By “going,” she meant dying. In the past, when my mom had talked about her father, she usually shared funny stories about how he’d forbid his children to sing at the dinner table by saying, “Stop the jiggin’!” Or how, when her older brothers acted out, he’d banish them to the kitchen by shaking his fist and saying, “I’ll send you up the road.” I’d heard many times about how he’d wanted her to go to college to become a teacher. But I had only a vague sense of how he died, when she was 14, of an infection of some sort. I knew it was sudden, but I never felt comfortable drawing out more details. That evening, standing on the opposite side of her L-shaped kitchen counter, I didn’t want to probe, afraid my questions might suppress the surfacing memories. The refrigerator rattled, and I saw that the dishwasher door was still open behind her. She looked down at the empty stainless steel sink. I waited. She shook her head and looked back up at me.

“That night was the first time I heard my mother cry,” she said, her voice dropping. She looked down again, shaking her head. “Mom had been at the hospital all day. And she came in, and I heard her crying. My parents’ bedroom was just a little farther down the hall from Betty’s and mine. I had never heard my mother cry like that before. So I knew. I knew he was gone. Nobody had to tell me.”

I wanted to ask, Who did tell you? I pictured Betty and her holding each other. It must have been such a lonely moment, to learn the news through the sound of her strong-as-an-ox mother sobbing. The mantra in my family has always been “Get over it!” or “It won’t kill ya!” My grandmother left Ireland to escape rural poverty and an unpleasant stepmother. She’d lost her own mother young. She sailed to America at age 17. She bore 10 children. She was a fierce and funny force who didn’t suffer fools gladly. To hear her crying must have shaken Betty and Dolores to their bones.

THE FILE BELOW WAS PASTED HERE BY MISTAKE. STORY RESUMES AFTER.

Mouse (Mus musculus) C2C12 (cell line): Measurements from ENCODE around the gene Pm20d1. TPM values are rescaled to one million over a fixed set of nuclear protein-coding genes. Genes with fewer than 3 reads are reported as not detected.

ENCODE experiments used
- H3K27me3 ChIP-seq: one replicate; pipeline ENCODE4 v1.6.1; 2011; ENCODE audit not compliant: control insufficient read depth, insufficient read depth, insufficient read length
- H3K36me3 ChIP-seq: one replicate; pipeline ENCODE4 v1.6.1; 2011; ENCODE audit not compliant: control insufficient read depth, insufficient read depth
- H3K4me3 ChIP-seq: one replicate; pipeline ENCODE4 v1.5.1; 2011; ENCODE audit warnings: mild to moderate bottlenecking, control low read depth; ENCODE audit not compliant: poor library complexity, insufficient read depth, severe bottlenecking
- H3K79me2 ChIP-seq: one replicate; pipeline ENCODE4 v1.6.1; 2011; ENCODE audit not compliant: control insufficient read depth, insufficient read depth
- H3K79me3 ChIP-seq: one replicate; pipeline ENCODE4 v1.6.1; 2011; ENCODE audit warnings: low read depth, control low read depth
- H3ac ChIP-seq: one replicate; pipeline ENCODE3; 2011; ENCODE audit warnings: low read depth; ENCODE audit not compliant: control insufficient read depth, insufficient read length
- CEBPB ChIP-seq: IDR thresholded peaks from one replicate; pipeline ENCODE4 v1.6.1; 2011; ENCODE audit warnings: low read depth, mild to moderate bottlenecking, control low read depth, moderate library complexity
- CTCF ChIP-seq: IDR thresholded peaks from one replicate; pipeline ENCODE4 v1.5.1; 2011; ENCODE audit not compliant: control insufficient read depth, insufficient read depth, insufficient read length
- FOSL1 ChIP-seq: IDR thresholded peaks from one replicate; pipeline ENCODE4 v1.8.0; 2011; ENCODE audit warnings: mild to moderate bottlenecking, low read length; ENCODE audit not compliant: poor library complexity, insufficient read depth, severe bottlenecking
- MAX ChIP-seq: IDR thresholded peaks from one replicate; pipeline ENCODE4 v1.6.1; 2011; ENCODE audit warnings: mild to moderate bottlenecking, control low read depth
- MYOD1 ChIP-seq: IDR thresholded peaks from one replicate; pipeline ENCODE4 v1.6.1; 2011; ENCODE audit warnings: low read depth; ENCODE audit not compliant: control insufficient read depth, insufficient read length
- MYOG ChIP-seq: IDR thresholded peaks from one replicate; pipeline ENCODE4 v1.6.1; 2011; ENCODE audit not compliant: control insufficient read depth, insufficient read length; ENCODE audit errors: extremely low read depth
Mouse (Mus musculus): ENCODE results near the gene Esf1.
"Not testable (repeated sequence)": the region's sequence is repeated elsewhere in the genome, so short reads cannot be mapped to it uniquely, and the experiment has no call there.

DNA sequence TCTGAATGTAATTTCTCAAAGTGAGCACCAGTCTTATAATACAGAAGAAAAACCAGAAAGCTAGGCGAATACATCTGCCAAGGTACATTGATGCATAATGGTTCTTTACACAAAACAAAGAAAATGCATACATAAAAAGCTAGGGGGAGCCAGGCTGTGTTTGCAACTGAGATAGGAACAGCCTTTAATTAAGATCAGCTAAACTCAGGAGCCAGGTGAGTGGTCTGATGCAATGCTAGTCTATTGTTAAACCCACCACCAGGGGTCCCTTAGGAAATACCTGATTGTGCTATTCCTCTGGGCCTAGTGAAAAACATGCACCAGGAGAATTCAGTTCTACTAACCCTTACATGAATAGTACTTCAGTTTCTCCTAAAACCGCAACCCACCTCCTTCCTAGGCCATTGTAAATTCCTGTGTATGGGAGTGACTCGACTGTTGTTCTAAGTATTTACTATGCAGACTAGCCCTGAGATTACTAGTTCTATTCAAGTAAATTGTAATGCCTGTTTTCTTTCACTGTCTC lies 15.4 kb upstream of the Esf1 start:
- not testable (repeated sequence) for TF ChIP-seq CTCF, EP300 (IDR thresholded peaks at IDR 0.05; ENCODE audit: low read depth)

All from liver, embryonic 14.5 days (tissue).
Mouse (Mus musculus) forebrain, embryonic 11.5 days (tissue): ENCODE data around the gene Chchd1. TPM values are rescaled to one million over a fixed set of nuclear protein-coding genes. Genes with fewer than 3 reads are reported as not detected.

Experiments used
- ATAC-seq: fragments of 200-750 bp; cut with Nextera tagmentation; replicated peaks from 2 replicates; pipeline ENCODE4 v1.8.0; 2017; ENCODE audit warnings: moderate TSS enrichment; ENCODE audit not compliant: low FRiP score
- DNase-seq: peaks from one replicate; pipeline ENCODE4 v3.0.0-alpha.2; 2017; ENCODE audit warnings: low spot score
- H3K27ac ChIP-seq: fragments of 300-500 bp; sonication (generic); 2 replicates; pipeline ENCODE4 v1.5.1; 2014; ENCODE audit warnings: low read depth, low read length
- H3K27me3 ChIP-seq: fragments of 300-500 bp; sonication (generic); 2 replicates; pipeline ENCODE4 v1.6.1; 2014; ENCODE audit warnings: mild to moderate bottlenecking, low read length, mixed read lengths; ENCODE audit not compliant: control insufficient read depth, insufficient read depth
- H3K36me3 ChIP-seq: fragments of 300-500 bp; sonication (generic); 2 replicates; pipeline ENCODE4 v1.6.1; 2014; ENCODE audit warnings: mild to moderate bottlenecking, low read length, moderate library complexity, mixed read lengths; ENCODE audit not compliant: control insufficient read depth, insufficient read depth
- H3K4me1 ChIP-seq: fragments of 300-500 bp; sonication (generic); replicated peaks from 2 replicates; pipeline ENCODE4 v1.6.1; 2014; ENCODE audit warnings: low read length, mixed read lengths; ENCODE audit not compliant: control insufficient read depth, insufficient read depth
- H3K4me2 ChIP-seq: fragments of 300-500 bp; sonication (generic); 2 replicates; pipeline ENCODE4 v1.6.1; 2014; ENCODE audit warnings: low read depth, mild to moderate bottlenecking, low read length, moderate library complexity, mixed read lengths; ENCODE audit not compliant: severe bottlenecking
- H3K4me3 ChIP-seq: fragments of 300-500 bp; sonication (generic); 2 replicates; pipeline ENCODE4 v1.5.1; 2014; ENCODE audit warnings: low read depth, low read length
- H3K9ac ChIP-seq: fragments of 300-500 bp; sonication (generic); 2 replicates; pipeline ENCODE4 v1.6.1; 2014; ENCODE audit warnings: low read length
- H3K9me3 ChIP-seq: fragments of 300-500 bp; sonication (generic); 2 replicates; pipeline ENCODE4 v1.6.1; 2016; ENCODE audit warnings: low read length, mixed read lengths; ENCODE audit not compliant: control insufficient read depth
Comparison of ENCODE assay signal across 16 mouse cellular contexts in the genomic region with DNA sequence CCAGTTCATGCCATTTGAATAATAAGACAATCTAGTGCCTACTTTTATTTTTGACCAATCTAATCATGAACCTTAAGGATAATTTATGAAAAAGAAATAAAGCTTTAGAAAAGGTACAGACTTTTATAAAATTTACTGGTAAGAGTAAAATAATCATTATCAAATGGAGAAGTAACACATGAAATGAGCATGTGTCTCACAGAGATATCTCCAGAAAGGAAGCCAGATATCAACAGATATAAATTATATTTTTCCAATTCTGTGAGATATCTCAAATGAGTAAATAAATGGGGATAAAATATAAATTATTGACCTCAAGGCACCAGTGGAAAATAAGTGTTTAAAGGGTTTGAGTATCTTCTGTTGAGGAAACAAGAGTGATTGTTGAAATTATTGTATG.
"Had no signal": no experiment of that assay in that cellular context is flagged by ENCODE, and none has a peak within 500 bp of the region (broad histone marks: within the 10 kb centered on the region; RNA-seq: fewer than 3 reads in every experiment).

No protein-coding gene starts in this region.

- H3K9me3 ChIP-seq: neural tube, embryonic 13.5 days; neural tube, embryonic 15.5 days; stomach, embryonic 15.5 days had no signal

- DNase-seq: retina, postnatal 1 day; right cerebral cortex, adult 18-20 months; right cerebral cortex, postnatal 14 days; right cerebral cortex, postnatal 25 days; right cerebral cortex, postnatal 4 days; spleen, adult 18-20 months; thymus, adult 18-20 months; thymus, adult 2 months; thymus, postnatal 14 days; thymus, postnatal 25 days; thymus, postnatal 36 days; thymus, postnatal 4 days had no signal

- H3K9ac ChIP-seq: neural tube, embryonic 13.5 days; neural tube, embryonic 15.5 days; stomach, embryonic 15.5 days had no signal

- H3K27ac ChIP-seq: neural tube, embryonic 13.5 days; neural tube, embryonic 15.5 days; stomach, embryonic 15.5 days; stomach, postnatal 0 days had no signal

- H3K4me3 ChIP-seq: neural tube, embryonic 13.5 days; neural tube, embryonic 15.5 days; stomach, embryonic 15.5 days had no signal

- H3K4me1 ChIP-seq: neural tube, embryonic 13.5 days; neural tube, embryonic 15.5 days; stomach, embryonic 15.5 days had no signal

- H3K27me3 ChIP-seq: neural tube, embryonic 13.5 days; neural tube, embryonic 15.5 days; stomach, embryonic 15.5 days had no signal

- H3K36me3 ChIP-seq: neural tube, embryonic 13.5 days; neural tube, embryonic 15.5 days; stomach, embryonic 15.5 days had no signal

“Daddy always told my mother, ‘Catherine, Dolores should go to college,’ ” she continued, a hint of my grandfather’s brogue in her voice as she imitated him. She looked left, avoiding my eyes. I had heard her tell this before, but never with such sorrow. “You never know what the next day is going to bring. You try to be ready for it. But I always wished that Daddy had lived to see all his grandchildren — and his daughter Dolores becoming a teacher.”

She never did, though. Later Mom found out that some of the girls from her class went to Chicago Teachers College for free. “It was called the Normal School in Englewood. But I didn’t know about it,” my mother explained. “And after Daddy died, by the time I was 16, I wanted to work. I got an after-school job at Woolworth’s down on 63rd Street. I turned my paycheck over to my mother to help out.”

Hard times had followed my grandfather’s death. They lost their home, and my grandmother took a job in the workers’ cafeteria at Marshall Field’s on State Street. I wondered if my mother realized at that moment everything they were losing, that her father’s dream of her being a teacher, going to college, was slipping away with my grandmother’s tears. But I didn’t want to ask right then.

Carrying on, supporting yourself and your family, putting on a brave face — these are the Falvey family battle cries. We absorbed those messages, because basic survival doesn’t give you much time to grieve. But my mother’s drug-induced candor brought home the reality that a brave face is just a mask, albeit one she wore for decades. I wondered who she turned to in her sorrow, since her own mother had to swiftly pivot and carry on.

I’ve often heard my mother say, “We were gypped, losing our father.” That word is, of course, considered offensive today, but it also has a childlike ring to it. I like that she uses such a simple verb to capture how her father’s death felt to her at 14 and still feels to her today. You could understand that life was unfair and full of surprises — and you could also resent that. Wrestling with those contradictions might just be the essence of living.

The next morning, after a good night’s sleep, Mom was back to her old self. Over breakfast, she discussed politics and family affairs, movies and books, with her usual sharp perceptions and empathy. I wasn’t sure if she’d remember what she’d told me. I was too scared to ask.